A new book celebrates the traditions and indelible connections made on ‘Wash Day’

Documentary photographer Tomesha Faxio captures the beauty of “wash day” in a collection that elevates a weekly routine into a treasured ritual.

Among beauty rituals shared by Black women worldwide, “wash day” may be among the most common. A day dedicated to caring for the curls, coils, locs and other styles many of us wear as our natural and chosen crowns, wash day is both an organic form of self-care and a treasured practice shared across generations.

This is the dynamic photographer Tomesha Faxio captures in “Wash Day: Passing on the Legacy, Rituals, and Love of Natural Hair to the Next Generation,” an arresting and intimate collection of photographs and essays celebrating this time-honored, yet often underappreciated cultural touchstone. Based on the critically acclaimed 2021 documentary photo series of the same name, Faxio turns her lens on 26 families, elevating the mundane into the sacred while challenging us to consider the ways we care for and share our natural textures as activism, in and of itself.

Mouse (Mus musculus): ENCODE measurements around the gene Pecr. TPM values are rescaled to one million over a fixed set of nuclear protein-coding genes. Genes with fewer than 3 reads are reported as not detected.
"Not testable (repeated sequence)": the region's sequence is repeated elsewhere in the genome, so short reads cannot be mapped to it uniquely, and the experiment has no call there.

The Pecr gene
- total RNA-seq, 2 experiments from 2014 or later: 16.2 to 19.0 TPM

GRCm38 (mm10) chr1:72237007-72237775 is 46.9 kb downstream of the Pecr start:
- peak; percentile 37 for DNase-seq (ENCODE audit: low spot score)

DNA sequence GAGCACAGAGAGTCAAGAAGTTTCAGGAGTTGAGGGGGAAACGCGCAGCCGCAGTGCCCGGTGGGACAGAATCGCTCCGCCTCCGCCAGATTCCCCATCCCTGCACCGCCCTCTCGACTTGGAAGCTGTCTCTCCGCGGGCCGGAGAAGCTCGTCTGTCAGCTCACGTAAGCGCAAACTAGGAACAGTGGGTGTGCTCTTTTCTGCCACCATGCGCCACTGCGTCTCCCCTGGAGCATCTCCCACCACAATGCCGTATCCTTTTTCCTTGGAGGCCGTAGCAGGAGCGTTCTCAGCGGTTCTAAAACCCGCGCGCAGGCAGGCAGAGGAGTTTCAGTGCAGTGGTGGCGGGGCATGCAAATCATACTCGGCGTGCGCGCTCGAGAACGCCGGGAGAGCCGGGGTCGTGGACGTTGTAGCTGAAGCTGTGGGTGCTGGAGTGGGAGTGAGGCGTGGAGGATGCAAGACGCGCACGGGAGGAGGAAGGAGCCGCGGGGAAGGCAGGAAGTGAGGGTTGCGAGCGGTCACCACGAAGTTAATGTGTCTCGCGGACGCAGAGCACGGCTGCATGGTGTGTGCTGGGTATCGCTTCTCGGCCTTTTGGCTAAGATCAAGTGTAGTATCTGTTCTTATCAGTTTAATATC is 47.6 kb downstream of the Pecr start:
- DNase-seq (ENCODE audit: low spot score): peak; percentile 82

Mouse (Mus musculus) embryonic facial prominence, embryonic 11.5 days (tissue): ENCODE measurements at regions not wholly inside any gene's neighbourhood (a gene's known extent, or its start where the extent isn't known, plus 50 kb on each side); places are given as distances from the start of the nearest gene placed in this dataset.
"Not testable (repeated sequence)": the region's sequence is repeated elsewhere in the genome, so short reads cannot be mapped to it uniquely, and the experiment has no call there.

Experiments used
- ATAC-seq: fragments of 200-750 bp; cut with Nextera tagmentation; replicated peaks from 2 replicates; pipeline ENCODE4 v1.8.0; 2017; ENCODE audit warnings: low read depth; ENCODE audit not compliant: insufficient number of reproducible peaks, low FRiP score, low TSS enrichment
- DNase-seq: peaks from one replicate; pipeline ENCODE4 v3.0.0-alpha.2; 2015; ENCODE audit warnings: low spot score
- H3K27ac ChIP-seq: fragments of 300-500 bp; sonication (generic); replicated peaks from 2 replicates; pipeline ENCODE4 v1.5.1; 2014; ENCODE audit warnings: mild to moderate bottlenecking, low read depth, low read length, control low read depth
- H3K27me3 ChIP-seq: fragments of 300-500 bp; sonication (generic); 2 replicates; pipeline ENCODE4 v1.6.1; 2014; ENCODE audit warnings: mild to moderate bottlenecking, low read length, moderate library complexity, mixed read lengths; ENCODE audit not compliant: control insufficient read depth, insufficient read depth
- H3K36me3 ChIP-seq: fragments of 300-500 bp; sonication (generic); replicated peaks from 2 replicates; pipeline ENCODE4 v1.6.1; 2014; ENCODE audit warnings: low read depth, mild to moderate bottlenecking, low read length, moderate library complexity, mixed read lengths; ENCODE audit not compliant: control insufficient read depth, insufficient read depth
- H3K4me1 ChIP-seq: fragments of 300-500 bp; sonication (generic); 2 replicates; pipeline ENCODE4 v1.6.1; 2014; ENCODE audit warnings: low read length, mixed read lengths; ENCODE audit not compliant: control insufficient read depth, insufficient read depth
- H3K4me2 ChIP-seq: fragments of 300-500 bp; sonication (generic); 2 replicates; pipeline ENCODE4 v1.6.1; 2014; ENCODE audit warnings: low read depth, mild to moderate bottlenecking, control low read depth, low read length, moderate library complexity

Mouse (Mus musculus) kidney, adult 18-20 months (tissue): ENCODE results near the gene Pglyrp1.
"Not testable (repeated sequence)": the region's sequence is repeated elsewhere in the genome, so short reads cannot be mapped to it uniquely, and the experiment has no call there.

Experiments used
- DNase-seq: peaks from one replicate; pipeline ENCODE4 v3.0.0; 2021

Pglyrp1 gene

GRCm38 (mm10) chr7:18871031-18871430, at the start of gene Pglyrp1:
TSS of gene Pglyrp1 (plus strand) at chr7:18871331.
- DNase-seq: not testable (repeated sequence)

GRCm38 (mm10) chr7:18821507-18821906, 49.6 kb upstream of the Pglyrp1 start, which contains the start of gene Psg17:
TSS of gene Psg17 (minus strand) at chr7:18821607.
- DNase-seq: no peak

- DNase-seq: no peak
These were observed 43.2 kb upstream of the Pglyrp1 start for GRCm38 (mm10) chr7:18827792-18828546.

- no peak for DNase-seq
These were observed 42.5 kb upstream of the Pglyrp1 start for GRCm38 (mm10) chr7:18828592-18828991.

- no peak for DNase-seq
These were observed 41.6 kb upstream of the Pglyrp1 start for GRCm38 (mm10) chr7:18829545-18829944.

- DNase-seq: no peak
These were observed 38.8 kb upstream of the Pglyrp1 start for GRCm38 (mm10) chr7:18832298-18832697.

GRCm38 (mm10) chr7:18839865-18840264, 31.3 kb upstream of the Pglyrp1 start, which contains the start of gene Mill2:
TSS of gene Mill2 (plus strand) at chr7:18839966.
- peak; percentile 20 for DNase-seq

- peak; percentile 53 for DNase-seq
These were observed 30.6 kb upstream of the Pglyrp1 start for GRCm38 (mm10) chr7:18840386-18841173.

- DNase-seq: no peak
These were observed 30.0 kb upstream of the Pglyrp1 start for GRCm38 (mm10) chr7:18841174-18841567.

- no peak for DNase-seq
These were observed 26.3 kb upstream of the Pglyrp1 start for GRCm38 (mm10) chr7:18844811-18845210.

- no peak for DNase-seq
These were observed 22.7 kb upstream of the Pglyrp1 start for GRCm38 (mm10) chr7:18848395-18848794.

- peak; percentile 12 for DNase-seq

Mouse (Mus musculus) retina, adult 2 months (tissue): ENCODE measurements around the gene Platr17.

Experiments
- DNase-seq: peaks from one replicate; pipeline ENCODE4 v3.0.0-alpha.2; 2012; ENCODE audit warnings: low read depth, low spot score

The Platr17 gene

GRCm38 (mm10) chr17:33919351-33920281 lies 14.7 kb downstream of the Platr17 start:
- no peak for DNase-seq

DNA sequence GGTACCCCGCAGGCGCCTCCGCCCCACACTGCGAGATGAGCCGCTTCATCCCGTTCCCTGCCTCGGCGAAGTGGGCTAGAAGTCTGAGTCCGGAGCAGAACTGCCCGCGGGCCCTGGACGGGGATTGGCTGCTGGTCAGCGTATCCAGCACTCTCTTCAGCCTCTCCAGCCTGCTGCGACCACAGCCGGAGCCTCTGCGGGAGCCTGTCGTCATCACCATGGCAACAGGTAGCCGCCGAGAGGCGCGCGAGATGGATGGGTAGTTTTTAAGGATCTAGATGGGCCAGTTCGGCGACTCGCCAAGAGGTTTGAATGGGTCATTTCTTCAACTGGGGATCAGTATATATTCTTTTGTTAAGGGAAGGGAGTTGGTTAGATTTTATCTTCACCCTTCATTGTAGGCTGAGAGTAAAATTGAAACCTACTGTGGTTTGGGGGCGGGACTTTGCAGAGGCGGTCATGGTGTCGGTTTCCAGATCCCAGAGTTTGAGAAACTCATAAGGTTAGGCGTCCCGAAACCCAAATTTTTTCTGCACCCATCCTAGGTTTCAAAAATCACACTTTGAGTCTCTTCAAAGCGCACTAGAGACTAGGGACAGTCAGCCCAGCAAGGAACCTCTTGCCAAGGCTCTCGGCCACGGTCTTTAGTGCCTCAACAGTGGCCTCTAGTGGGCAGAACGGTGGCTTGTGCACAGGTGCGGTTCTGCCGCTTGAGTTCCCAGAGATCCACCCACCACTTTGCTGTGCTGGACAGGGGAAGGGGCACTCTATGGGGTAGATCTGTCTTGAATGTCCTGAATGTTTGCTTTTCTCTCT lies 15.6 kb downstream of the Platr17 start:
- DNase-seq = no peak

As described in a press release to theGrio:

“‘Wash Day’ celebrates the bonds formed between Black mothers and daughters through gorgeous photographs of their hair care rituals and insightful stories that detail their unique natural hair journeys. … Through these stories, we learn how some mothers prioritize their children’s comfort to teach them that their hair is not difficult or burdensome, while other mothers simply encourage their daughters to love their big hair, even when they themselves find it hard to love their own. No matter where they are in their journey, each mother featured in ‘Wash Day’ is actively undoing generations of internalized hatred of natural hair, showing how this ritual can be both an act of self-love and a practice in resistance.”

Penguin Random House

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As Faxio and her subjects confront texturism, self-image and beauty standards, instilling cultural pride, a deeply affirming narrative emerges. Published as the CROWN Act is increasingly passed in states across the nation, “Wash Day” is billed as “the first photography book to document and celebrate the wash day ritual,” a visual testimony against the longstanding and systemic hair discrimination only recently brought to public consciousness.  

Especially timely as Mother’s Day approaches, at its core, “Wash Day” is a tribute to the wisdom and sense of self often passed from mother to child to the community at large, reminding us that we do indeed get it from our mamas.